Built in the neo-Gothic style on a lavish scale, no expense was spared on the castle's interior, which was decorated with extravagant sumptuousness incorporating carvings, plasterwork and murals.

Panels of medieval stained glass and Renaissance woodwork were incorporated into the scheme.

Much of this decor survives, though the castle has lost most of its original rich furnishings.

It has been empty since 1979, although plans have been put forward for its redevelopment as a luxury hotel.

In 1720, the 2nd Earl commissioned William Adam to remodel the house and lay out extensive formal gardens.

The 2nd Earl's son oversaw further changes in the 1750s, and by the 1780s the formal gardens had been replaced with a picturesque landscape.

The 4th Earl called upon Robert Mylne to prepare plans for a new "chateau" in 1789, though they were not carried out.

Ten years later the main block of the old house was demolished, to be replaced from 1806 by a Gothic building to the designs of the brothers James and Archibald Elliot.

The English-Italian Francis Bernasconi carried out the ornate plasterwork of the staircase and drawing rooms between 1809-12.

In 1818, the old east wing was pulled down and replaced by a two-storey wing designed by William Atkinson.

The 2nd Marquess of Breadalbane completed the improvements from 1838, by the remodelling of William Adam's west wing, which was enlarged and refaced to match the main block.

This time the architect was James Gillespie Graham, with interiors designed by A. W. N. Pugin.

The works were complete by 1842, in time for the first visit to Scotland of Queen Victoria and Prince Albert, when they stayed at Taymouth for three days.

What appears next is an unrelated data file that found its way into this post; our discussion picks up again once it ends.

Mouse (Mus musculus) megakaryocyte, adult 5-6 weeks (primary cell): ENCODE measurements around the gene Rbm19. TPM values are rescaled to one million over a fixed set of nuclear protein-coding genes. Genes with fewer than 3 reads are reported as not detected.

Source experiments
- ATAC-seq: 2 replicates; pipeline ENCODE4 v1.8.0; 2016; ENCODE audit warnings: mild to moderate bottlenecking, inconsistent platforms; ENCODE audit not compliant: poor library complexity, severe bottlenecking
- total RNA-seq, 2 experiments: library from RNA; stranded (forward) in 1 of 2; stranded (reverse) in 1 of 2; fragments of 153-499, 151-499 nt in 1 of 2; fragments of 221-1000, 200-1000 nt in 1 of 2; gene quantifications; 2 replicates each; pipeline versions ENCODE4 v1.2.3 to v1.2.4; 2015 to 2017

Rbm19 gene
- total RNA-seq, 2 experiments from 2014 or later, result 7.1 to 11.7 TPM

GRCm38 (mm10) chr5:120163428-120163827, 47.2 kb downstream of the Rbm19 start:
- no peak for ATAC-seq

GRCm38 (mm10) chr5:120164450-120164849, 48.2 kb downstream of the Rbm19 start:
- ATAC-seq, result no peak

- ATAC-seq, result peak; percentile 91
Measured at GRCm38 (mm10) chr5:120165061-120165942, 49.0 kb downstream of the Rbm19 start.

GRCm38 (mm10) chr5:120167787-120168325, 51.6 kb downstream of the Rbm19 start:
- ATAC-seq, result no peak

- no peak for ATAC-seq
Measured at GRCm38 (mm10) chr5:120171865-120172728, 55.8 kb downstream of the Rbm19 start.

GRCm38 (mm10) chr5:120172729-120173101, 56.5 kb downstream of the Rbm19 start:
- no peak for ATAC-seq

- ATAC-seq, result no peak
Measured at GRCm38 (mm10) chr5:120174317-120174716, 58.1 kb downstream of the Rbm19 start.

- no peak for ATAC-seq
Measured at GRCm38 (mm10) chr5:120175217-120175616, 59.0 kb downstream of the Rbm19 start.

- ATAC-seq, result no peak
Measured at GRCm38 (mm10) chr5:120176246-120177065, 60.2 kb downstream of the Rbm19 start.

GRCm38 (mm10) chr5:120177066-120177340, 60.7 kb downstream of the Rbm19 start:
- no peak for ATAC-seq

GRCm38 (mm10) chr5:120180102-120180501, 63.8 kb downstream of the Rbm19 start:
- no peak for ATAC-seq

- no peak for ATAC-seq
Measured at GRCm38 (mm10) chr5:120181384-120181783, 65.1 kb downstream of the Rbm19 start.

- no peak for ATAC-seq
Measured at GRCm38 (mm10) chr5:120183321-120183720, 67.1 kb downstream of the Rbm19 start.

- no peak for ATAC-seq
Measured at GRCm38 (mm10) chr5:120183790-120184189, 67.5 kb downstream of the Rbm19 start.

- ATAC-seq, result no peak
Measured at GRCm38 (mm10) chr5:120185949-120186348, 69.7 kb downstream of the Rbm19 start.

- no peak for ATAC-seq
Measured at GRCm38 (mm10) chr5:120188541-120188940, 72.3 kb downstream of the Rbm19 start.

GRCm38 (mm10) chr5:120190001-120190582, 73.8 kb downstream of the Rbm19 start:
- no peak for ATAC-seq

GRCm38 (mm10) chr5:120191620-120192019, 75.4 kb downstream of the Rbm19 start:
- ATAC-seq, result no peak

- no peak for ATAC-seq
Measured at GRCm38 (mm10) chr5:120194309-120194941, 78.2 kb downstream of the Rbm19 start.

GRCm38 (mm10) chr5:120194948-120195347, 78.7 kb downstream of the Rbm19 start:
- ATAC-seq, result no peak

On the death of the 2nd Marquess, Taymouth passed to a distant cousin, along with the earldom of Breadalbane. The marquessate was re-created for his son Gavin Campbell in 1885.

The family estates were much reduced during his tenure, and on his death in 1922 Taymouth Castle was sold.

It was converted into a hotel, opening in 1929, with an 18-hole golf course designed by James Braid in the grounds.

It was used as a hospital for Polish troops during the 2nd World War; and between 1950-68 it housed the Civil Defence Corps training school for Scotland.

Taymouth was subsequently used by a boarding school for American children.

This closed in 1979 and the building has since lain empty, though the golf course has continued to be operated separately.

In 2004, it was reported that plans to redevelop the castle as a "six-star" hotel had been approved by Perth and Kinross Council.

By 2006, the buildings was weathertight, but work stopped in late 2006, and in 2009 the company restoring Taymouth Castle was declared insolvent.

Following the purchase of the estate by Meteor Asset Management, work re-commenced late in 2010 and, despite financial problems, the restoration was continuing in 2012.

First published in January, 2014.   Breadalbane arms courtesy of European Heraldry.

Monday, 14 March 2016

1st Baron Kingsale







The family of COURCY claims alliance with most of the royal houses of Europe, paternally through the Dukes of Lorraine, and maternally through the ducal house of Normandy.

LOUIS IV, King of France, born in 920, wedded, in 939, Gerberga of Saxony, daughter of HENRY THE FOWLER, King of Germany, by whom he had two sons, Lothair, who succeeded to the French throne (and with whose son, LOUIS V, the race of monarchs descended from Charlemagne ceased), and

CHARLES, Duke of Lower Lorraine; whose immediate descendant,

ROBERT DE COURCY, Lord of Courcy in Normandy, in 1026, was succeeded by his eldest son,

RICHARD DE COURCY, who accompanied his sovereign WILLIAM THE CONQUEROR, into England, and distinguishing himself at the battle of Hastings, participated largely in the Conqueror's spoil, having been allotted numerous lordships; amongst which was that of Stoke, in Somerset, and thence denominated Stoke Courcy (Stogursey).

His lordship died in 1098, and was succeeded by his son,

ROBERT, as 2nd Baron of Stoke Courcy, who founded the nunnery of Cannington, Somerset.

This nobleman was steward of the household to HENRY I, and to his daughter, EMPRESS MATILDA; by the former of whom he was appointed one of the greater barons of Westminster.

His lordship espoused Rohais, daughter of Hugh de Grandmesnil, Lord of Hinckley, Leicestershire, and Lord High Steward of England, by whom he had five sons, and was succeeded by the eldest,